What Is Laravel Valet, and Why All the Fuss?

Bruno Skvorc

Yesterday, Taylor Otwell released Laravel Valet.

Valet icon

If you’re just interested in the broad strokes of what it is, who it’s for, and how it works, watch the funny (and slightly NSFW) video below. If you’d like to go more in depth and find out some more details about the product, and learn why it caused such a polarizing fuss on Reddit and Twitter, read on after the jump.

Broad strokes

Valet is a tool which makes spinning up demo or discardable projects a breeze.

It’s a tool which combines some of the default software on OS X with some ideas about filepaths and serving of PHP apps, and some additional tools for skipping the need to modify the /etc/hosts file. Additionally, it allows for forwarding of access to the local application over the public internet when needed.

Unlike Vagrant or Docker It offers no isolation, making all apps use the same globally available software. Why this is important to note will be explained below.


Let’s dive into the particulars, one by one.

OS X only

Valet is currently OS X only. This is currently the number one complaint from newcomers running into Valet.

While, technically, it should be possible to make it work on Linux given the amount of architecture the two systems share and the fact that most Linux distros have an old version of PHP pre-installed, Windows will likely never become an option without a full, OS-specific rewrite.

It’s not a conspiracy. Taylor does not belong to the cult of Apple, and he isn’t trying to be elitist. It’s just very easy to develop projects like these for OS X because of a very good package manager (Homebrew) and sensible defaults already being pre-installed.

Shared system state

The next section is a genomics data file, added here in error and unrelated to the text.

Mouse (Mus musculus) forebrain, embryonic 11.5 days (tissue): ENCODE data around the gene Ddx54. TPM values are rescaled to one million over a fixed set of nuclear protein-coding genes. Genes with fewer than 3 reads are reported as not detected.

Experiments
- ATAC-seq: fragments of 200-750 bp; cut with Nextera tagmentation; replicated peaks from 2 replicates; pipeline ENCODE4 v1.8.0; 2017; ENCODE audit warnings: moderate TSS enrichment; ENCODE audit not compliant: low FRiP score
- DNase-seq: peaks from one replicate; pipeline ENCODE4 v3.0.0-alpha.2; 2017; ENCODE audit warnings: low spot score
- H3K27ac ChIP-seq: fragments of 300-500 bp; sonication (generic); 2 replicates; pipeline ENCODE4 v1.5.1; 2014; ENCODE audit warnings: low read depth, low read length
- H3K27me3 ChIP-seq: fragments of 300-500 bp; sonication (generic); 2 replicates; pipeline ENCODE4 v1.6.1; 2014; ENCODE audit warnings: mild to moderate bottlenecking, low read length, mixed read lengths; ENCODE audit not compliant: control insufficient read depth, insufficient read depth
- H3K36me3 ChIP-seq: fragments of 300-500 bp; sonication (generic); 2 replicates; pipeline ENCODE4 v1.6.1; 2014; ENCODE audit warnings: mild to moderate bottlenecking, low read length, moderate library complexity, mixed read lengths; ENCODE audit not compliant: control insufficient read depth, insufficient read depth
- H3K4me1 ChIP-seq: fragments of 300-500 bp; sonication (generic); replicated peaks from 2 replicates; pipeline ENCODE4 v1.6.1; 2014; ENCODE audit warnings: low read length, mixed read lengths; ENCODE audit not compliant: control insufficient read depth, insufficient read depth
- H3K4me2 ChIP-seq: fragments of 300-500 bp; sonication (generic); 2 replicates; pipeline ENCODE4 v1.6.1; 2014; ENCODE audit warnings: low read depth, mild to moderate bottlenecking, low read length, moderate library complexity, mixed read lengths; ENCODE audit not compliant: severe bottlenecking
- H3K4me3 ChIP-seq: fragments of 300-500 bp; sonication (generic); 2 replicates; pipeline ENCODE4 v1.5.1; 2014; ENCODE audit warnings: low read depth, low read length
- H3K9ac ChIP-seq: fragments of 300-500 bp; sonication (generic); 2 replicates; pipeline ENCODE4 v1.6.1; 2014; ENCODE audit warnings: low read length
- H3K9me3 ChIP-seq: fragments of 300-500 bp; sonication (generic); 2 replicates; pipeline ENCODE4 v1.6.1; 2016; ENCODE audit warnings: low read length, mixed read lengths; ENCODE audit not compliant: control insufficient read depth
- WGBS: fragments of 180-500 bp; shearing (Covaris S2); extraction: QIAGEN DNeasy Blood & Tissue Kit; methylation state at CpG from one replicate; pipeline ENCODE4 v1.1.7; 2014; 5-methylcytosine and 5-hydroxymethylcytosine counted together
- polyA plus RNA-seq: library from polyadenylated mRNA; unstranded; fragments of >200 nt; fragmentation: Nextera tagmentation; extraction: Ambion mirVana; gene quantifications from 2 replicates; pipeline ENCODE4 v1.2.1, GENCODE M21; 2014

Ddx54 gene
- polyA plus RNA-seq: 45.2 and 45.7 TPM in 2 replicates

Due to not using VMs or containers, Valet relies on the version of PHP installed on OS X. Not many people know this but OS X in fact ships with PHP pre-installed, though an admittedly outdated version (at the time of writing it defaults to 5.5.31). While that version is enough for running the most rudimentary applications, it’d be a shame not to use the most recent version.

To update to PHP7 on OS X using Homebrew, first install Homebrew and then run:

brew update
brew tap homebrew/dupes
brew tap homebrew/versions
brew tap homebrew/homebrew-php
brew install php70
brew cleanup

Finally, make OS X execute the new PHP by default by adding the following line to your ~/.bash_profile file:

export PATH="/usr/local/bin:/usr/local/sbin:$PATH"

Then, either relaunch your terminal windows or run source ~/.bash_profile for the change to take effect.

PHP 7 running on OS X

Note that you also need to have Composer installed globally for Valet to work.

This is one of the major downsides of Valet, by the way, and akin to using MAMP or XAMPP and similar tools – all the apps will be using the same database / PHP version / extensions. That means the dependence on one can ruin other apps’ dependence on others. Be careful in starting serious projects with Valet!

Automatic virtual host

Valet uses DnsMasq to simulate virtual hosts in that it takes any folder name you create with it and makes the app within accessible via a {foldername}.dev domain.